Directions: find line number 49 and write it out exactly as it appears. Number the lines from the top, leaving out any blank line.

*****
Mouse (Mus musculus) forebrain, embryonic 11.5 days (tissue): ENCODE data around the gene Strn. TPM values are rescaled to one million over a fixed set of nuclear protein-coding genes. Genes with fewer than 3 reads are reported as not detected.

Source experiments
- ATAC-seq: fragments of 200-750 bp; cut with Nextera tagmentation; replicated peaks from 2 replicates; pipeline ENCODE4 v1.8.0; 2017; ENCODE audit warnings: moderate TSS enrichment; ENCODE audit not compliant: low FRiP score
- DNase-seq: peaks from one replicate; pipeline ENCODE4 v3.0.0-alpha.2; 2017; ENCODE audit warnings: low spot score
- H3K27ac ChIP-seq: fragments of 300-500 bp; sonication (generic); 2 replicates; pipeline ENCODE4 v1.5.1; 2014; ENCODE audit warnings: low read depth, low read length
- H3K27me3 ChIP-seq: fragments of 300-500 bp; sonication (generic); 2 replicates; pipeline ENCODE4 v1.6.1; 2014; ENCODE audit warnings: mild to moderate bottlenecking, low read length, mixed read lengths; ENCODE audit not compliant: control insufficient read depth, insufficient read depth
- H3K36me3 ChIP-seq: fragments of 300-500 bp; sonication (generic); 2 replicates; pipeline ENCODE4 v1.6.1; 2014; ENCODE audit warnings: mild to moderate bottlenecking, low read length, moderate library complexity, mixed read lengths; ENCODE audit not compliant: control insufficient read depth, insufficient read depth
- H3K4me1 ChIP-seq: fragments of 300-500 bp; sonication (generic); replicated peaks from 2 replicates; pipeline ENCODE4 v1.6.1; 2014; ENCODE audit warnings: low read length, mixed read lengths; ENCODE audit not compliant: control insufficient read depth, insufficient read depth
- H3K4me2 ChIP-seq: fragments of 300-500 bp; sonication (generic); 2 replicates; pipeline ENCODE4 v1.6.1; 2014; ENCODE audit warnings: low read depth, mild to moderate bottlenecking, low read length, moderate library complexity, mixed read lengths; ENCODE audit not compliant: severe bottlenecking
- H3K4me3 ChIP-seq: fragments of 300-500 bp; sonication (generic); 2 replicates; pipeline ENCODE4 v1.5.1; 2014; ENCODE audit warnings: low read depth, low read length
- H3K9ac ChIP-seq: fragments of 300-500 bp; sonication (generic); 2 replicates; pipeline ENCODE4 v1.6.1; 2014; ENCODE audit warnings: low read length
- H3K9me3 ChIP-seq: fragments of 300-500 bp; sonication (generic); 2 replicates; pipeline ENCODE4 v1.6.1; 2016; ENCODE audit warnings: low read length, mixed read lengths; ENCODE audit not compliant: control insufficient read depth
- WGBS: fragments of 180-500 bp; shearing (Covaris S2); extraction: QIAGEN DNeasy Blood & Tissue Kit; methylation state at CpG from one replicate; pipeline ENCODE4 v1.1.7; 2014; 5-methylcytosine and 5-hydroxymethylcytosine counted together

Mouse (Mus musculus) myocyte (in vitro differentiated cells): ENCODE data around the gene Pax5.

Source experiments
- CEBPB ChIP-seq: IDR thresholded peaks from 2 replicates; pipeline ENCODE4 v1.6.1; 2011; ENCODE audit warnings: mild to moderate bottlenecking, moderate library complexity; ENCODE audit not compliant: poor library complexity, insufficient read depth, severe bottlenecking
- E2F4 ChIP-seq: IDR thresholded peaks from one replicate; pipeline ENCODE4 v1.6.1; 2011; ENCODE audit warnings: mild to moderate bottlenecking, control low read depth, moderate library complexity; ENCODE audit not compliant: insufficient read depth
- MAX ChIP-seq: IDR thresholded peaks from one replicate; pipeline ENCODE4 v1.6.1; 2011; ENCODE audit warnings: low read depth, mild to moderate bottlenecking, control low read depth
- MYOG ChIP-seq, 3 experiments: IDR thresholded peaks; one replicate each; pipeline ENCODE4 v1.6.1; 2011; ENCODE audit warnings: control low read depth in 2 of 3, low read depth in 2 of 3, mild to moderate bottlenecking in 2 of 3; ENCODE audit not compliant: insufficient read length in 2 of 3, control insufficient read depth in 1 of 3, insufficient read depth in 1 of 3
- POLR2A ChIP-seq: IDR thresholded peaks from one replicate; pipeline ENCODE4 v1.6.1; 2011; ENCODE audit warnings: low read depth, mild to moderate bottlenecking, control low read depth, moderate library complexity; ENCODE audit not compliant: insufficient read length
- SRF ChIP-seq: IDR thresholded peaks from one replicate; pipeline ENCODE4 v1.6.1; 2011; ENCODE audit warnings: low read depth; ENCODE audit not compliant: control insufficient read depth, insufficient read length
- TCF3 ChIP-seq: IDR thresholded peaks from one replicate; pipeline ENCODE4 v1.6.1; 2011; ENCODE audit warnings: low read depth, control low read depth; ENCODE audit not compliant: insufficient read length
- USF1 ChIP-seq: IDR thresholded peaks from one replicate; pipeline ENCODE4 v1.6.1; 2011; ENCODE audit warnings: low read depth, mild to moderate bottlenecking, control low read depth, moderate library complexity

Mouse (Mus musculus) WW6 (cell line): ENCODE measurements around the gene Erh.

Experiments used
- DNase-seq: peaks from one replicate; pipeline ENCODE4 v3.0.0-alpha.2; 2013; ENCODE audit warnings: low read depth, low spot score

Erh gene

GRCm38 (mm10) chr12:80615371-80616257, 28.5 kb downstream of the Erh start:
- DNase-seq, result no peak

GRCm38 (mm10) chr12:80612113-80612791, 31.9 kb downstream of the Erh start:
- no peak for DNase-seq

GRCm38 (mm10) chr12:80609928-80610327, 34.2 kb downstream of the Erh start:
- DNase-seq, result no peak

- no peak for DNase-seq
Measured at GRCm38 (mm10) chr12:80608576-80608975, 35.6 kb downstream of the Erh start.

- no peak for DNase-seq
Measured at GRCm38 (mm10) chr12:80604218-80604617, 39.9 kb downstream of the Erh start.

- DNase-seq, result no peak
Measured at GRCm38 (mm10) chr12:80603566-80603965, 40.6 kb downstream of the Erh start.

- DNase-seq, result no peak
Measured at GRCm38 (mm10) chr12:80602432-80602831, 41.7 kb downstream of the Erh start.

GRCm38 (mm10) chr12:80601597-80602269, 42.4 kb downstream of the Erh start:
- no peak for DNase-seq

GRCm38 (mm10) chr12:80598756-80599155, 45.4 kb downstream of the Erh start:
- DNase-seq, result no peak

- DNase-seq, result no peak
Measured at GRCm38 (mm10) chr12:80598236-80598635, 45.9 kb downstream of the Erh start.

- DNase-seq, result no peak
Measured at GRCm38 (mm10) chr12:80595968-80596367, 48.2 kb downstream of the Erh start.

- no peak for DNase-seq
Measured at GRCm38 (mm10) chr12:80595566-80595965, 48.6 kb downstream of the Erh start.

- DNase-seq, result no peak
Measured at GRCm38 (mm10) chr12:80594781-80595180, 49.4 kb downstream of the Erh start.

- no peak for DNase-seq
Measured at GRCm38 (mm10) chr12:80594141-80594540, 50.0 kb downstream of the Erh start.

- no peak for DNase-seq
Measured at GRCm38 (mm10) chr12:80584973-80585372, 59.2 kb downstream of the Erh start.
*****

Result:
Measured at GRCm38 (mm10) chr12:80595968-80596367, 48.2 kb downstream of the Erh start.